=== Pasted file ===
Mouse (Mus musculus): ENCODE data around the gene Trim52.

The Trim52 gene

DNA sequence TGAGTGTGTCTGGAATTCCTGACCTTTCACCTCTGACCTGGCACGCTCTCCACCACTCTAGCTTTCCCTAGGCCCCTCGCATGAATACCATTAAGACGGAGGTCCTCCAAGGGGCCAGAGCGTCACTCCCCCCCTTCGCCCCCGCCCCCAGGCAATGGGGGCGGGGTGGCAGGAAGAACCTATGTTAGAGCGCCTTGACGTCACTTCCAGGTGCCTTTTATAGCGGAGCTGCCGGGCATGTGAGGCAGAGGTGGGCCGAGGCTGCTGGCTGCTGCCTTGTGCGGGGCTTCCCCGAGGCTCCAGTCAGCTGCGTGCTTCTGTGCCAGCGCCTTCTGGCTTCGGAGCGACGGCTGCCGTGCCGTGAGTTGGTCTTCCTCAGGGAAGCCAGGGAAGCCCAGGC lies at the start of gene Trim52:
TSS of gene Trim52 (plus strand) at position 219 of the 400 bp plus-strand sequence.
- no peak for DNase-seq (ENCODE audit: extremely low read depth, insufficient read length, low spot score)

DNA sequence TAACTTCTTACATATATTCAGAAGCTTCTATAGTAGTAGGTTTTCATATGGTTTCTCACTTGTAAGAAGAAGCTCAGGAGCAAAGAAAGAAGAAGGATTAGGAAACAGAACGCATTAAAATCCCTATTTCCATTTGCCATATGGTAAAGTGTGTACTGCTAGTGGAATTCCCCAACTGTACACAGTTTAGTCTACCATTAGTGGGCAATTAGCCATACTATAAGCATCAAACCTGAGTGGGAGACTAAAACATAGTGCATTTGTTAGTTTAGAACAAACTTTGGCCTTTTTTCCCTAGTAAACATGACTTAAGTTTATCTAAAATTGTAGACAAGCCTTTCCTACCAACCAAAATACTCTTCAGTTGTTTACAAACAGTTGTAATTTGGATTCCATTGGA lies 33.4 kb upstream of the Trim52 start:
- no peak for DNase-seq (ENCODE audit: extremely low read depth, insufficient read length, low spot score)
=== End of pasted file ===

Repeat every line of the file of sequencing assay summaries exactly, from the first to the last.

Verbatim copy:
Mouse (Mus musculus): ENCODE data around the gene Trim52.

The Trim52 gene

DNA sequence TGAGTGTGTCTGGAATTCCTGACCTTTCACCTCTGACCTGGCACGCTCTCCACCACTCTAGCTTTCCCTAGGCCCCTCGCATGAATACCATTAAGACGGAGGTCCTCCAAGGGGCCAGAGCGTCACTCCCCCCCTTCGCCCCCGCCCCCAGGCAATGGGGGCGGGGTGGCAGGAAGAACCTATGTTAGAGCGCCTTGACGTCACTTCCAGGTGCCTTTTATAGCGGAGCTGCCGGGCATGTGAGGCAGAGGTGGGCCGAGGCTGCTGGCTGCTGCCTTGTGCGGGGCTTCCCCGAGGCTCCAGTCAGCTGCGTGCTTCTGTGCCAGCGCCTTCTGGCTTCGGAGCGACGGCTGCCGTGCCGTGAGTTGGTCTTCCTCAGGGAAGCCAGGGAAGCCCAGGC lies at the start of gene Trim52:
TSS of gene Trim52 (plus strand) at position 219 of the 400 bp plus-strand sequence.
- no peak for DNase-seq (ENCODE audit: extremely low read depth, insufficient read length, low spot score)

DNA sequence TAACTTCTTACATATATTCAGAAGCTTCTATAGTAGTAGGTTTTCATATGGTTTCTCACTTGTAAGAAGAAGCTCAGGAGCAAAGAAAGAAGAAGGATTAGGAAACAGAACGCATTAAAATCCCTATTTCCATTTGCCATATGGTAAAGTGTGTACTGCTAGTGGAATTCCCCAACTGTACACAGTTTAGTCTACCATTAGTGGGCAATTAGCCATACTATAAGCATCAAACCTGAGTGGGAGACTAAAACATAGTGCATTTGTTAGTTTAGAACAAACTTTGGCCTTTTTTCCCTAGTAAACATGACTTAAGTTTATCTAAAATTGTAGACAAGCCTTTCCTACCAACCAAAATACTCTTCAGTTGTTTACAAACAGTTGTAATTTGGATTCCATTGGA lies 33.4 kb upstream of the Trim52 start:
- no peak for DNase-seq (ENCODE audit: extremely low read depth, insufficient read length, low spot score)